It was decided in Slingsby's case16 that joint and several rights could not be created under a contract; and this principle has been regarded as settled ever since that decision,17 though there are not many modern decisions on the point, and though the logic of the rule has been questioned.18
If the question is analyzed it will be found that there is this measure of reason in the rule of Slingsby's case. It X is bound to A, B and C, to give them something jointly, an obligation to A alone to give him that thing will not be a contract for the same performance and it is of the essence of joint and several contracts that each of the several contracts shall be for the same performance as the joint contract. But, on the other hand, there is no logical reason why X should not bind himself by a separate promise to A to perform to A, B and C. This would be a contract for the benefit of a third person. It is perhaps due to the objection of the English law to recognize such contracts that joint and several rights have been regarded as
15In Louisiana, the term "several contract" is used to denote a contract which imposes different obligations upon the several promisors; but the Louisiana terminology is borrowed from the Civil Law. See La. Code, Sec.Sec. 2077 et seq- In Krbel v. Krbel, 84 Neb. 160,120 N. W. 936, also, the contract before the court is called "joint and several," though the several Labilities were for different performances than the joint liability, and the correctness of the decision depends upon that circumstance. See infra, Sec. 334.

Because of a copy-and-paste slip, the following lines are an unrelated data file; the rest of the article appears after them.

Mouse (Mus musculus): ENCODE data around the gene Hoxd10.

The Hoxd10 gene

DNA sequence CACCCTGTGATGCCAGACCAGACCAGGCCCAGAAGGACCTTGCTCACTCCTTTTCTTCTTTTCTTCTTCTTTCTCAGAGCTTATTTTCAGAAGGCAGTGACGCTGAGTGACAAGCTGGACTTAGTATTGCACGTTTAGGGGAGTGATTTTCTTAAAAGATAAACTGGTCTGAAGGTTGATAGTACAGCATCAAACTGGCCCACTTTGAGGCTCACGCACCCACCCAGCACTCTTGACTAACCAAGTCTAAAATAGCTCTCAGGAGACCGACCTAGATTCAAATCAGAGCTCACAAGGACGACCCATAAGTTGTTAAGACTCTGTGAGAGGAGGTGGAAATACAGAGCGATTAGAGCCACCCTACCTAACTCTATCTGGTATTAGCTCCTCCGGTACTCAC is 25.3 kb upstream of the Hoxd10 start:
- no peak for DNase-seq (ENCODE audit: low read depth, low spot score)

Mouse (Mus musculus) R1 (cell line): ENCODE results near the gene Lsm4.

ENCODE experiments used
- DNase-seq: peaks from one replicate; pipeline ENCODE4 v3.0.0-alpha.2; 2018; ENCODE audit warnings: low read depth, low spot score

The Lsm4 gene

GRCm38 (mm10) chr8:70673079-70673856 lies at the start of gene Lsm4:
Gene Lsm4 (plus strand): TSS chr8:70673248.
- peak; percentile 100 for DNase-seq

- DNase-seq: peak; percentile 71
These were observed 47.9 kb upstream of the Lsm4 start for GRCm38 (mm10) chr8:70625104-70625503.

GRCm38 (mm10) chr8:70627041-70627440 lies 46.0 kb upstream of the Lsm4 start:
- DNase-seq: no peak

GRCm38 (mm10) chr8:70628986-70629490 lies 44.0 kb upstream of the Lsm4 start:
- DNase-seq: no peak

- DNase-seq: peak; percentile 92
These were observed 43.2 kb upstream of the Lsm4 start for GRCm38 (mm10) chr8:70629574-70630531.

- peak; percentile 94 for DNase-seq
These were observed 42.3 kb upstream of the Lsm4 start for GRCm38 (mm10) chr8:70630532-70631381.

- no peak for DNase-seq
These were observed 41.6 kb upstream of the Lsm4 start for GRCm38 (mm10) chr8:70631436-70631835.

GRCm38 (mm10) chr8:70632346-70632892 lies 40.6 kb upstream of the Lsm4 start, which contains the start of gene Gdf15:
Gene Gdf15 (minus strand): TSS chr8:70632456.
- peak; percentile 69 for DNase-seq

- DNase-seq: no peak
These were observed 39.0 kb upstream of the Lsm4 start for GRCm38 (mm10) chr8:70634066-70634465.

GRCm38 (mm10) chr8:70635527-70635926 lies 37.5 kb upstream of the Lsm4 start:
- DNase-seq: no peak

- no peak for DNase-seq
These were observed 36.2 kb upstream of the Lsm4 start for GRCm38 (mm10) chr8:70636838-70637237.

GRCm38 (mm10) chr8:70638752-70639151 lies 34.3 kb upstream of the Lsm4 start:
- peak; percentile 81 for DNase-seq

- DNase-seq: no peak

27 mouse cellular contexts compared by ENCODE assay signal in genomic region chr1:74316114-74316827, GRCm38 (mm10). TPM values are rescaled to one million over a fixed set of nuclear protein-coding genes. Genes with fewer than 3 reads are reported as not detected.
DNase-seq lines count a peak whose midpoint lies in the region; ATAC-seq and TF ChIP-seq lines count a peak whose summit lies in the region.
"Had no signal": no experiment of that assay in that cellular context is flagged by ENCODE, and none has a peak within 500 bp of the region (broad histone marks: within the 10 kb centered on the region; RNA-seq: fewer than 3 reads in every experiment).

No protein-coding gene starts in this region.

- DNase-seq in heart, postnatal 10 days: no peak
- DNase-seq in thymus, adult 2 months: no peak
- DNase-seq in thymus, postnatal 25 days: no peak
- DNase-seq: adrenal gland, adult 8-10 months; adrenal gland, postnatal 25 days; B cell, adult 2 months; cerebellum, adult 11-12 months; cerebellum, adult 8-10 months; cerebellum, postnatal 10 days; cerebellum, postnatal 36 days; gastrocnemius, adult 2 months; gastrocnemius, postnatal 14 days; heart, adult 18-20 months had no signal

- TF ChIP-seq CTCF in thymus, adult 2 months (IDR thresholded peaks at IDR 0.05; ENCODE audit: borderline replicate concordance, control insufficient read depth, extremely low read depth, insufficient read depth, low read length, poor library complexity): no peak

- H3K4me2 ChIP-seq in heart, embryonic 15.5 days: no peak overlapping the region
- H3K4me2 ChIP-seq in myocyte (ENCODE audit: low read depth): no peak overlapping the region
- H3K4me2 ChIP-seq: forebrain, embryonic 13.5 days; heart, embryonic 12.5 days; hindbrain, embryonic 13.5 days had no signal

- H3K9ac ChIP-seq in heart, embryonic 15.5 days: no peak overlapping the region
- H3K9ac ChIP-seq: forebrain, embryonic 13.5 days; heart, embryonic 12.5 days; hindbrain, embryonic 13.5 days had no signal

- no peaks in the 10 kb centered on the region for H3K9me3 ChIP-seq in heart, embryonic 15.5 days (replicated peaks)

16 5 Coke, 18 b.
17 Eccleston v. Clipsham, 1 Wms. Saund. 153; Withers v. Bircham, 3 B. & C. 254; Brodburne v. Botfield, 14 M. & W. 559; Eveleth v. Sawyer, 96 Me. 227, 52 Atl. 639. But see Collyer v. Cook, 28 Ind. App. 272, 62 N. E.
656, where the court held without adverting to the rule of Slingsby's case, that notes payable to "the order of A or B" gave to each a separate right of action as well as a joint right. See further as to such notes, Passut v. Heubner, 81 N. Y. Misc. 249, 142 N. Y. 8. 546; Uniform Neg. Inst. Law, Sec. 8 (5).
18 In Keightley v. Watson, 3 Exch. 716, 726, Rolfe, B., said: "If they [the parties] so word one covenant as to make it a joint and separate covenant, had it not been otherwise decided, I confess I should have seen nothing extraordinary in holding that if they choose so to contract as to impose upon themselves that burthen, and state it to be both joint and several, the court ought to so construe it." impossible. It is to be noticed, however, that if the performance of the promise (as a promise to go to Rome) does not require any cooperation of other persons as by receiving the performance, there is no logical difficulty in promising several persons jointly, and also each of them severally that the specific thing shall be done.19